DCSIMG

Sail with the spirits at St Andrews poetry festival

The Byre Theatre. Picture: Facebook

The Byre Theatre. Picture: Facebook

  • by COLIN WILL
 

Coleridge epic works well with circus theatre, says Colin Will

The English language is strange to say the least, but one of the more amusing elements of the world’s most commonly spoken language is the lovely little idioms which pepper our speech.

I am fairly certain we all use many of these quirky phrases on an almost daily basis without really knowing or understanding their origin.

One of my favourite idioms is to have an albatross hanging round one’s neck, which conjures up such a wonderful image.

The saying to have an albatross around the neck is often used to describe a heavy burden one might be carrying. This strange little saying is used in a whole manner of situations and in just the last few weeks I’ve noticed it being used to describe everything from the vast quantities of waste generated by Ghana’s capital city, Accra; to the burden of Sellafield on the British taxpayer; and the 4-4-2 formation used by Manchester United.

Quite a variety of uses for such an obscure phrase. But where does the notion of an albatross around your neck actually come from? The answer lies in the words of 18th Century English poet, Samuel Taylor Coleridge, in his longest major poem, The Rime of the Ancient Mariner.

The Rime of the Ancient Mariner tells the story of a mariner who, on his return from sea, stops a man on his way to a wedding to tell him tales of his voyage. As the story unfolds, it encompasses nightmares, dreams, torment, anger, ghosts and, finally, penance.

The poem begins with the ship being driven off course by stormy weather and ending up in the Antarctic.

An albatross leads the ship out of danger and into calmer waters, but despite this good fortune the mariner shoots the bird.

The ship’s crew berate the mariner for killing the bird, but soon change their mind in favour of his actions.

However, fate plays a hand and the crew are punished for supporting such a crime as the winds that led the ship to safety soon leave it stranded in calm waters with no wind to move it on.

Another change of mind by the crew leaves the mariner again being blamed for the ship’s misfortune. His punishment is to wear the dead albatross around his neck – his penance for its death and the bad luck this brought upon the ship. Hence the saying we have adapted into so many modern day situations of having an albatross around one’s neck.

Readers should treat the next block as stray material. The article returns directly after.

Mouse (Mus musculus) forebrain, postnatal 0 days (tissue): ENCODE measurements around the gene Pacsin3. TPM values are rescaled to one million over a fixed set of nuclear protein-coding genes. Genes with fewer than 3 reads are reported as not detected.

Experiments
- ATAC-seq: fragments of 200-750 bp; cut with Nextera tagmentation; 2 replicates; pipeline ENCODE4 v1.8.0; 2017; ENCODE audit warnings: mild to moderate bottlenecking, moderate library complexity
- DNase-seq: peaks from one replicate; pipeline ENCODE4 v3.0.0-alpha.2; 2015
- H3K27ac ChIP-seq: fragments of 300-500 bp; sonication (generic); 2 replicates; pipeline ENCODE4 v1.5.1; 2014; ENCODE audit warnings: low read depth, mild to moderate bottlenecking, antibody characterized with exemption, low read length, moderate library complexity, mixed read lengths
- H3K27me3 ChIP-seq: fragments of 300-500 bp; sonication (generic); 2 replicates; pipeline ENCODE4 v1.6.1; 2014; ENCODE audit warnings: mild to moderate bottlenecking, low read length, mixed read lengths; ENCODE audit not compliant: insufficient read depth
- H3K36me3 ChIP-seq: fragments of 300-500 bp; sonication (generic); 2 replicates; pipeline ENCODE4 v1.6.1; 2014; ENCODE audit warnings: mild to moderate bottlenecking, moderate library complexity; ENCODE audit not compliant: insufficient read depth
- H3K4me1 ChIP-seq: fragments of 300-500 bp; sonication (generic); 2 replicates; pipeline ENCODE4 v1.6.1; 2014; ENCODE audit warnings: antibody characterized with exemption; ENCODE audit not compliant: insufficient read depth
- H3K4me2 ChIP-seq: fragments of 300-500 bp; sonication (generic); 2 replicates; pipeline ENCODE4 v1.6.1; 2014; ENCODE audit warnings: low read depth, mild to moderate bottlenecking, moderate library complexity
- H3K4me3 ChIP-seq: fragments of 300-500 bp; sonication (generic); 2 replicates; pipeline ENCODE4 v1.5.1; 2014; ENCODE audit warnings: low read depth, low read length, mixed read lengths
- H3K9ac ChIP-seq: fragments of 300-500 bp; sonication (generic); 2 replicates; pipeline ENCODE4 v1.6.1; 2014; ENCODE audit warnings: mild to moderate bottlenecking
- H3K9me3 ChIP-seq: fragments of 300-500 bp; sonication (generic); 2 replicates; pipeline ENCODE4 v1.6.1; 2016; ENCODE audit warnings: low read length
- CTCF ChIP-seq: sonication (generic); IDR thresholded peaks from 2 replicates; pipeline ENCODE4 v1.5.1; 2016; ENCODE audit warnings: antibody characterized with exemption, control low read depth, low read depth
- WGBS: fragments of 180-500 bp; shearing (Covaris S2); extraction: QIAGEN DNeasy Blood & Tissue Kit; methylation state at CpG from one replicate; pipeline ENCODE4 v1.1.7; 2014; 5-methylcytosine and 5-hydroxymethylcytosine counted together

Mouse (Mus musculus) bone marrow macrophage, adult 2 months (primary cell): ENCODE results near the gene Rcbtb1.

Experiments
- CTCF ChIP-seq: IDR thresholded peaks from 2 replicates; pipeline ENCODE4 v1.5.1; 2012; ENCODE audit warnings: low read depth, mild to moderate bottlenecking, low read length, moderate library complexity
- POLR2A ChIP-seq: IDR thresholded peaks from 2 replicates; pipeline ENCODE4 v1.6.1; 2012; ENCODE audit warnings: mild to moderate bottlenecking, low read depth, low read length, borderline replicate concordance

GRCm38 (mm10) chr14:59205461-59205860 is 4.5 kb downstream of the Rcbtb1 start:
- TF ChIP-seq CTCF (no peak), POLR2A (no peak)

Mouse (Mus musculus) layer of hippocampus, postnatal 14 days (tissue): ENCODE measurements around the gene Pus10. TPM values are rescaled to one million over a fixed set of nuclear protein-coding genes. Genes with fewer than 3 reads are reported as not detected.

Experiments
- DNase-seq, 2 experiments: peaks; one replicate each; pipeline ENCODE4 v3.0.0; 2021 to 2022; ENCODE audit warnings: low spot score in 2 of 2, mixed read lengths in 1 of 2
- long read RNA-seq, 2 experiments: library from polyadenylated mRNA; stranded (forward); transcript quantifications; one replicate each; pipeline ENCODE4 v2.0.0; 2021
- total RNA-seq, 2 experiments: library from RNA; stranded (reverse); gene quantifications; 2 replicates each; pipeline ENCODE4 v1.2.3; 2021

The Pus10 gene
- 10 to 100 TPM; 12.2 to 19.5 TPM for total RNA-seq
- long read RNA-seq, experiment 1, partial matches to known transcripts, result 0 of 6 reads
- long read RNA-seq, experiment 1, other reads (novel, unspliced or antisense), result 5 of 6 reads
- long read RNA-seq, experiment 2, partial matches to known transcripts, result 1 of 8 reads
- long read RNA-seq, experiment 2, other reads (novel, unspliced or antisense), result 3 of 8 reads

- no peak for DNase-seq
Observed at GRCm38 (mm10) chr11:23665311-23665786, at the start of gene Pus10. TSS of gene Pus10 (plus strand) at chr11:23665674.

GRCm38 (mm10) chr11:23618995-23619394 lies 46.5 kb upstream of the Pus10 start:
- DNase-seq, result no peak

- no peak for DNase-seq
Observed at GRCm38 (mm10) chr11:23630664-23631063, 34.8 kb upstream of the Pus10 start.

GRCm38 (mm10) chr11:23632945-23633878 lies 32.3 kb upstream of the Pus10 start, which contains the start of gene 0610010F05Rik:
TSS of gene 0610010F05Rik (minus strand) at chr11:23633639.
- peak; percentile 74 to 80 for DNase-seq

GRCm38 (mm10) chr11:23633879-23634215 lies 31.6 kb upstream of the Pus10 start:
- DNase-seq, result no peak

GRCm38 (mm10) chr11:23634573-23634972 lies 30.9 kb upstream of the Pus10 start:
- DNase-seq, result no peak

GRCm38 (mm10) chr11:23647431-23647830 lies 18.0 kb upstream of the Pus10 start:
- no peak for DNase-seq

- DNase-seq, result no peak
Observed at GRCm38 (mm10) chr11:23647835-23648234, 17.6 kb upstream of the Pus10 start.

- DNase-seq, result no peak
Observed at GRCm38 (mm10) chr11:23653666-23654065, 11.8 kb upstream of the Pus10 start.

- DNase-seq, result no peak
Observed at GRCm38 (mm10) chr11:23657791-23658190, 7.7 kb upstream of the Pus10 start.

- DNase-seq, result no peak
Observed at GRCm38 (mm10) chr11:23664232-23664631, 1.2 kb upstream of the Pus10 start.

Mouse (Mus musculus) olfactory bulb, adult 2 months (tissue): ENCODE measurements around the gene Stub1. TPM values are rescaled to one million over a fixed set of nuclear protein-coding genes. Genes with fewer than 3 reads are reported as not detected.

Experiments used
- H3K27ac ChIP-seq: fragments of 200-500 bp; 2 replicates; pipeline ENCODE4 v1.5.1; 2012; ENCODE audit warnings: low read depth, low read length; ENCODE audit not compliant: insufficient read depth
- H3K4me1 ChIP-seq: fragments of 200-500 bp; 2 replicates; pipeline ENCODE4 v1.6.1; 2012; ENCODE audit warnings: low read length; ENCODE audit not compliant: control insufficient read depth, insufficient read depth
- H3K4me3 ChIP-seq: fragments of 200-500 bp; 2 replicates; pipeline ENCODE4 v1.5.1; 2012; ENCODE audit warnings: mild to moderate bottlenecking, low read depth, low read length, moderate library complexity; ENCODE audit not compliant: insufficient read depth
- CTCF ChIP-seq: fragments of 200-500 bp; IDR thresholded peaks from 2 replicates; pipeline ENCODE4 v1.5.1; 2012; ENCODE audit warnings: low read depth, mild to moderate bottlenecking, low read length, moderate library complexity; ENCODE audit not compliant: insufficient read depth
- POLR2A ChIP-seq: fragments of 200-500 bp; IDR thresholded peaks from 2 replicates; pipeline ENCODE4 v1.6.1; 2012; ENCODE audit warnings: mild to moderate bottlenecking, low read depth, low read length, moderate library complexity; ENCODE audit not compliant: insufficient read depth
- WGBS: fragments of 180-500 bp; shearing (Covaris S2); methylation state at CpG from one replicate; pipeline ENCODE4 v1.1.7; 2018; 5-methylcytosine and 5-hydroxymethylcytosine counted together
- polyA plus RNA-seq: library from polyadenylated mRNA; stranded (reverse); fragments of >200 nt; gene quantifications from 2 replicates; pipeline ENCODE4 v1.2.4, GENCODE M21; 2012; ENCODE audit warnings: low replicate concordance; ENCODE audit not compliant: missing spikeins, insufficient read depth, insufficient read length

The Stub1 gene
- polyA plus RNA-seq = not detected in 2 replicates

The poem goes on to tell of the deaths of each and every crew member, leaving only the mariner still alive. The spirits of the crew members finally sail the boat to safety, saving the mariner, who is left to wander the land for the rest of his days telling everyone he meets of his tale of guilt.

As a fan of the albatross around the neck I am delighted that the showcase event at StAnza 2014 will be this epic poem played out by circus, theatre and dance.

The opening extravaganza of Scotland’s international poetry festival, which takes place annually in the Fife town of St Andrews, for the first time ever features acrobatics by the Square Peg Contemporary Circus as they open the festival with Rime.

Associate director of Square Peg and performer, Tomos James, explains why this poem works so well for circus theatre. He said: “I love Rime because of the rhyming, the rocking motion, the momentum of the words. This energy makes it a great poem to turn into circus. The phrases roll off the page, we rhyme and repeat with our bodies, throw out glimpses of inner life, we play with the metaphors and embrace the fantastical.

“In our show, we are all invited to board the mariner’s ship. We’ll share his joy, guilt, thirst, we’ll touch death’s veil, we’ll sail with the spirits and, perhaps, like the bewildered wedding guest in the poem, be left wondering WHY he shot that albatross?”

Rime tells the story of the poem using a combination of group acrobatics, human towers, Chinese pole, ropes and flips, drawn together by one of the UK’s freshest new circus companies.

The show premiered in April 2012 at Camden’s Roundhouse and was then performed at the Edinburgh Fringe Festival in the same year, picking up a coveted Herald Angel Award. It returns to Scotland for its first large-scale tour of the show with StAnza proud to be hosting its first date.

The spectacular circus and modern dance show, Rime, takes place at the Byre Theatre, St Andrews on Wednesday 5 March at 7:30pm.

• Colin Will is chair of the Board of Trustees at StAnza, Scotland’s international poetry festival.

www.stanzapoetry.org

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